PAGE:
Universities Scotland

Race Equality Toolkit

Learning and Teaching

Racial Equality Strategies in Learning and Teaching

#2Meeting the needs of UK and international bilingual students

If someone is to navigate a culture, you can only do that if you have understanding of the language. Language used in particular contexts might mean different things. Language support is critical.

academic staff comment

Universities have rightly established challenging minimum English language entry requirements for international students based on the IELTS or TOEFL tests. Those students who have completed their secondary school studies in the UK and have had access to services concerning English as a second or additional language (EAL) will have satisfied examiners at Higher or A level of their English language competence. However, many of these students find the English language demands of higher education a significant barrier to

  1. participation, on an equal basis with native speakers of English, in learning opportunities
  2. demonstration, in assignments, presentations and examinations, of what they have learnt.

The following reasons can be found for this:

Such issues are likely to apply even more to international students unfamiliar with UK academic perspectives and conventions. These demands and challenges can be mitigated, and inclusion and equality of opportunity can be enhanced, if teaching staff consider the questions and action areas suggested below.

2.1Does entry to a programme of study consider the needs of bilingual students?

Minimum English language entry requirements should be strictly observed. Directors of studies or supervisors should ensure (a) that guidance given to students during pre-entry university English language courses is circulated to appropriate teaching staff to inform their support of the student, and (b) that the student actually attends recommended English language or study skills programmes.

Prior to commencement of study, students should be given written advice on the cultural and academic conventions and expectations of lectures, seminars, tutorials, practicals, academic reading and writing, and assessment practices (see the University of Leicester’s guidance for members of staff and academic departments for excellent examples of written advice for international students).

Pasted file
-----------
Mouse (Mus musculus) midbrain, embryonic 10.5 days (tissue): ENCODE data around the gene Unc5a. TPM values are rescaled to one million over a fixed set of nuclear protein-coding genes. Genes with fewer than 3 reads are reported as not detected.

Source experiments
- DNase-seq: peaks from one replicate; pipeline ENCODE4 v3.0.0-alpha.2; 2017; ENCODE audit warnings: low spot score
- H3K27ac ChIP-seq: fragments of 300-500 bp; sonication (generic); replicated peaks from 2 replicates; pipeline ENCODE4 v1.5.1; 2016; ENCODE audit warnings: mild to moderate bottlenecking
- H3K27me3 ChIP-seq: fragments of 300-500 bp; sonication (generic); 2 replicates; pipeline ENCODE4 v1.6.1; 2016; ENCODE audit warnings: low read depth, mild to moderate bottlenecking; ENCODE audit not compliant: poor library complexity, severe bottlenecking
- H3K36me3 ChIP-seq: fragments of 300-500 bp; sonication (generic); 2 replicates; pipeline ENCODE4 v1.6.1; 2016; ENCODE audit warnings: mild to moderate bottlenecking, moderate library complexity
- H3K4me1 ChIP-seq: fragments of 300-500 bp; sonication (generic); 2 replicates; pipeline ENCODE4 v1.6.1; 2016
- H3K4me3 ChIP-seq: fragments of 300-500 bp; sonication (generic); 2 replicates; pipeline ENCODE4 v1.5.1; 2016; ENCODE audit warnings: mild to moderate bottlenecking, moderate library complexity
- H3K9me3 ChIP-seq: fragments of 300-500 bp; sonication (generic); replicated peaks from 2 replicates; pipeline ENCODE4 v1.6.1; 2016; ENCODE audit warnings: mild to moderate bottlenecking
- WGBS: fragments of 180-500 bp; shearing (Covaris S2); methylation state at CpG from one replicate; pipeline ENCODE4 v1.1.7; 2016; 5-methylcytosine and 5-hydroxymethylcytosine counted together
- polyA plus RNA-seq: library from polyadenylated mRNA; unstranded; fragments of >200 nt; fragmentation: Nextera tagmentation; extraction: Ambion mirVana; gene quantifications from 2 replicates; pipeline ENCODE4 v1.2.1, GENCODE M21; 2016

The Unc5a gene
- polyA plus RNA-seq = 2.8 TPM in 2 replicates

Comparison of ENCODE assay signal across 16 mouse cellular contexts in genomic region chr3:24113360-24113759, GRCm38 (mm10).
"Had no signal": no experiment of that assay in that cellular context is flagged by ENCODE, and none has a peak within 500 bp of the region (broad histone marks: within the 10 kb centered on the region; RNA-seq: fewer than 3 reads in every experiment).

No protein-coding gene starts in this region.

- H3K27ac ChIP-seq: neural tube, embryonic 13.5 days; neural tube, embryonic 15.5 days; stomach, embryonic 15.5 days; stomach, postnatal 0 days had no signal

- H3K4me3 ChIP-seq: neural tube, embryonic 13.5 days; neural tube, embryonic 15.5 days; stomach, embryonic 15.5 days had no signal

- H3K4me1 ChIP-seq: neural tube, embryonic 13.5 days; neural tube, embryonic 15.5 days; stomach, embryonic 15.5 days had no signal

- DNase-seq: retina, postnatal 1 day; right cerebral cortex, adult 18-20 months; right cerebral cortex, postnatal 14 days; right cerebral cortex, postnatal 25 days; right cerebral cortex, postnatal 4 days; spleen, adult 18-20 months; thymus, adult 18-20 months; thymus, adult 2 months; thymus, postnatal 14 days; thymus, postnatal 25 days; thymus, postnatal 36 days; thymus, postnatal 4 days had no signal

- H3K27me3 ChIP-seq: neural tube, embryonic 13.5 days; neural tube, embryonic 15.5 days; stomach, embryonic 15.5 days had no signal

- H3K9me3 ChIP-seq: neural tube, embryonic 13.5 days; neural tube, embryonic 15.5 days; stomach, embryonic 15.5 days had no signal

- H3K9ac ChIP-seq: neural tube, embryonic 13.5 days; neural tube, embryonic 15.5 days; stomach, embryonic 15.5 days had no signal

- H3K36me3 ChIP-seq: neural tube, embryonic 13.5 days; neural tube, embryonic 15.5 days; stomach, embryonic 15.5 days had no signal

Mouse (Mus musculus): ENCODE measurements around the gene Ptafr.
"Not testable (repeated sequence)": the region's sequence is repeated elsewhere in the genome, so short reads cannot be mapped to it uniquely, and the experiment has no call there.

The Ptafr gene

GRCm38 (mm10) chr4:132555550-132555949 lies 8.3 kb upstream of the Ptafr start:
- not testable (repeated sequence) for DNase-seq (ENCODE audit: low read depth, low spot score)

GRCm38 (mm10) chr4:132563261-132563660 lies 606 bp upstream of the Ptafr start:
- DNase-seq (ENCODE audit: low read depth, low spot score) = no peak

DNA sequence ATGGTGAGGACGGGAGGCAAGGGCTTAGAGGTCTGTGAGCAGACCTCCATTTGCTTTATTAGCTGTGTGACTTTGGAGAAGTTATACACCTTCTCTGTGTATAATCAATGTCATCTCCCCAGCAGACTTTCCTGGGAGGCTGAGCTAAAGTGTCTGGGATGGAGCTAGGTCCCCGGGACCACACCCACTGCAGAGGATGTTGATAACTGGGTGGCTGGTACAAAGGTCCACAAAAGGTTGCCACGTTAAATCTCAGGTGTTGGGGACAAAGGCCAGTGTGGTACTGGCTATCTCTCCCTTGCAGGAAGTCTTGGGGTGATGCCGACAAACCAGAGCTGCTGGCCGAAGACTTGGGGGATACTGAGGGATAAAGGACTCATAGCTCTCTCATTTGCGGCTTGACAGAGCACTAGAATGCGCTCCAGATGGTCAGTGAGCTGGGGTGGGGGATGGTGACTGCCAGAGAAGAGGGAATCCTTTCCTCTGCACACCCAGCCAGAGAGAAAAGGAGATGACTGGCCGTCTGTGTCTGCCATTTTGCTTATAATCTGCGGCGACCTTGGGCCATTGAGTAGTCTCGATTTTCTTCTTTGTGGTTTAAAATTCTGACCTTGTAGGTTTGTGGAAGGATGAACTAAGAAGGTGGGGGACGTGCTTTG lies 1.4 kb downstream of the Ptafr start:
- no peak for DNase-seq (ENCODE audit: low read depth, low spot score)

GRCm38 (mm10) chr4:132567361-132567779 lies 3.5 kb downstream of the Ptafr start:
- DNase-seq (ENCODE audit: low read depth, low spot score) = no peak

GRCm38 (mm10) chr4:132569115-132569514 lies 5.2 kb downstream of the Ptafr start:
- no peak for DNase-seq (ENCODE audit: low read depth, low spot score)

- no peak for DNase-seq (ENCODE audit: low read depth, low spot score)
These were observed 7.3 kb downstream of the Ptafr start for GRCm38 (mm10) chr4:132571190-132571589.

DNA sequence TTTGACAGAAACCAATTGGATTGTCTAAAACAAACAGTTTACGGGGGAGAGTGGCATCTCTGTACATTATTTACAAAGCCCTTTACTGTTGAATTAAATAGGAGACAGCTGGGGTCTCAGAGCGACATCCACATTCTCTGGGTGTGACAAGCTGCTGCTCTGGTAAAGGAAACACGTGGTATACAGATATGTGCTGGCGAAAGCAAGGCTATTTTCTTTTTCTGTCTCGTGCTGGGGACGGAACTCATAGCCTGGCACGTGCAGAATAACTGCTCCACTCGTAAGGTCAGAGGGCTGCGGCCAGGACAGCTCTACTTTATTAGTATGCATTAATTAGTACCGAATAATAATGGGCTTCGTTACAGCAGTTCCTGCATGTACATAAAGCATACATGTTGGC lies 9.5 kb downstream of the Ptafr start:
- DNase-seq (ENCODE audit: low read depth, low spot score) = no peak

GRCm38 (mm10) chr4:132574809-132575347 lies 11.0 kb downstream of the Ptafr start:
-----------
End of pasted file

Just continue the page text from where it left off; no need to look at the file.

The programme guide should contain a glossary of technical terms and abbreviations, clear presentations of assignment requirements (broken down into constituent parts, wherever possible), and reading lists differentiated into essential, recommended and extended reading.

2.2Is there appropriate planning of learning and teaching opportunities in relation to bilingual students?

Research into the use of EAL as a medium of instruction has shown that the following approaches support the comprehension and communication of meaning:

2.3Are there specific strategies for enhancing learning in lectures, tutorials and other face-to-face settings for students from non-English-speaking backgrounds?

Lecturers should prepare properly before lectures. They should provide students with clear and readable handouts, not just verbal lectures. International students have a harder time picking up information because of accents, other students who understand have an advantage … international students are lagging behind.

student comment

Lecturers can assist accessibility to the curriculum for bilingual students by

Seminars and tutorials

At the start, tutors need to be clear about their expectations for student participation and clarify understandings of the purpose and conduct of seminars and tutorials. They should also

Development of academic literacy

Effective independent study will involve the development of academic literacy skills such as

These approaches to study may be familiar to some students in their first language, but may be challenging when carried out in English. To other students, this treatment of text may be culturally unfamiliar.

Students can be supported in the development of academic literacy skills in the following ways:

Assignment writing

The following resource was produced for academic and support staff working with international students. However, the advice and reflective activities are useful for staff working with all students, including bilingual students and those still needing to acculturate into the UK framework of university education. For example, see Unit 2 in the Facilitator’s Handbook, “Designing and planning learning activities and programmes of study”, and Unit 3, “Supporting international students in new cultures of learning”.

Burnapp, D (2009) “Supporting international students in UK Higher Education: a course for staff”, Southampton: Language, Linguistics Area Studies, HE Academy

  1. Research has shown that learning in the first language provides the best foundation for learning new concepts.
  2. Jigsawing:
    Groups of students are given different input on the same general topic. They discuss their stimulus in their group. Individual students then share with other students who have discussed different stimuli and together they synthesise their data to form a conclusion or to reach consensus relating to a problem, etc.
  3. Pyramiding:
    Students reflect individually on input, and then share reflections in pairs. Pairs then form small groups to extend the activity and to feed back eventually to the whole group.